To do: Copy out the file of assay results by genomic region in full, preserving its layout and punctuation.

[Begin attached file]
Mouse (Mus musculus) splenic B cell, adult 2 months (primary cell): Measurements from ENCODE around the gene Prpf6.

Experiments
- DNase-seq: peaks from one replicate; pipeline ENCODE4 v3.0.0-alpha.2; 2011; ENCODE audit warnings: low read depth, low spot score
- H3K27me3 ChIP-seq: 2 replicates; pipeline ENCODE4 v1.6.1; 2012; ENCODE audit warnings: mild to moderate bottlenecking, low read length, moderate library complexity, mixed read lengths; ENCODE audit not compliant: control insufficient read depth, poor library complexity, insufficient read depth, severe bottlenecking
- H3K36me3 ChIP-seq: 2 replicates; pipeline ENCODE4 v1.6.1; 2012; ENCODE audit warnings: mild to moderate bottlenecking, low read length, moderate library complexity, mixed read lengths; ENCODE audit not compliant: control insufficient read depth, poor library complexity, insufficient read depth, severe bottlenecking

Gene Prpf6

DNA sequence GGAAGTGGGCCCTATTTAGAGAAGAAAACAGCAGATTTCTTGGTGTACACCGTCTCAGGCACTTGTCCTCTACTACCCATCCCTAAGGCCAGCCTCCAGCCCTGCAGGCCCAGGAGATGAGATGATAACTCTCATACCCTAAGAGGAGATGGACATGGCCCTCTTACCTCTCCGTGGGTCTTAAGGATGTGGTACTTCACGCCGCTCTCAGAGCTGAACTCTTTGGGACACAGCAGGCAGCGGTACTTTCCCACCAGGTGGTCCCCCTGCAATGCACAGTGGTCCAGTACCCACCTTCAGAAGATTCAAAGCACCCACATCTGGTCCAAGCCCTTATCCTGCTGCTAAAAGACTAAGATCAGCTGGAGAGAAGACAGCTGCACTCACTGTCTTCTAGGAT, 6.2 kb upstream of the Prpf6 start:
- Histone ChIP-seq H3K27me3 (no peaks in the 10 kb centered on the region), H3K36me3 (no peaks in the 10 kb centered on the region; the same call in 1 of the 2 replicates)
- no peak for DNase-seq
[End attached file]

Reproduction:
Mouse (Mus musculus) splenic B cell, adult 2 months (primary cell): Measurements from ENCODE around the gene Prpf6.

Experiments
- DNase-seq: peaks from one replicate; pipeline ENCODE4 v3.0.0-alpha.2; 2011; ENCODE audit warnings: low read depth, low spot score
- H3K27me3 ChIP-seq: 2 replicates; pipeline ENCODE4 v1.6.1; 2012; ENCODE audit warnings: mild to moderate bottlenecking, low read length, moderate library complexity, mixed read lengths; ENCODE audit not compliant: control insufficient read depth, poor library complexity, insufficient read depth, severe bottlenecking
- H3K36me3 ChIP-seq: 2 replicates; pipeline ENCODE4 v1.6.1; 2012; ENCODE audit warnings: mild to moderate bottlenecking, low read length, moderate library complexity, mixed read lengths; ENCODE audit not compliant: control insufficient read depth, poor library complexity, insufficient read depth, severe bottlenecking

Gene Prpf6

DNA sequence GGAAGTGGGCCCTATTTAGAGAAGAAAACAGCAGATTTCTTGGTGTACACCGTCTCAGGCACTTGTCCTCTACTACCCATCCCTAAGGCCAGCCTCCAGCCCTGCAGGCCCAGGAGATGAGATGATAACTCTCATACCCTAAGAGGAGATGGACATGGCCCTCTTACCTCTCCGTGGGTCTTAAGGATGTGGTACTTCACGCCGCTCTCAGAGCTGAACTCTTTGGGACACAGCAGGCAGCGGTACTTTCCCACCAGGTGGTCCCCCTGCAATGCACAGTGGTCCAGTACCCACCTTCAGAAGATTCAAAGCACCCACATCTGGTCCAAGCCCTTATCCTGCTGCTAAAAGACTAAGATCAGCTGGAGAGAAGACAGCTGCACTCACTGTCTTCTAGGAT, 6.2 kb upstream of the Prpf6 start:
- Histone ChIP-seq H3K27me3 (no peaks in the 10 kb centered on the region), H3K36me3 (no peaks in the 10 kb centered on the region; the same call in 1 of the 2 replicates)
- no peak for DNase-seq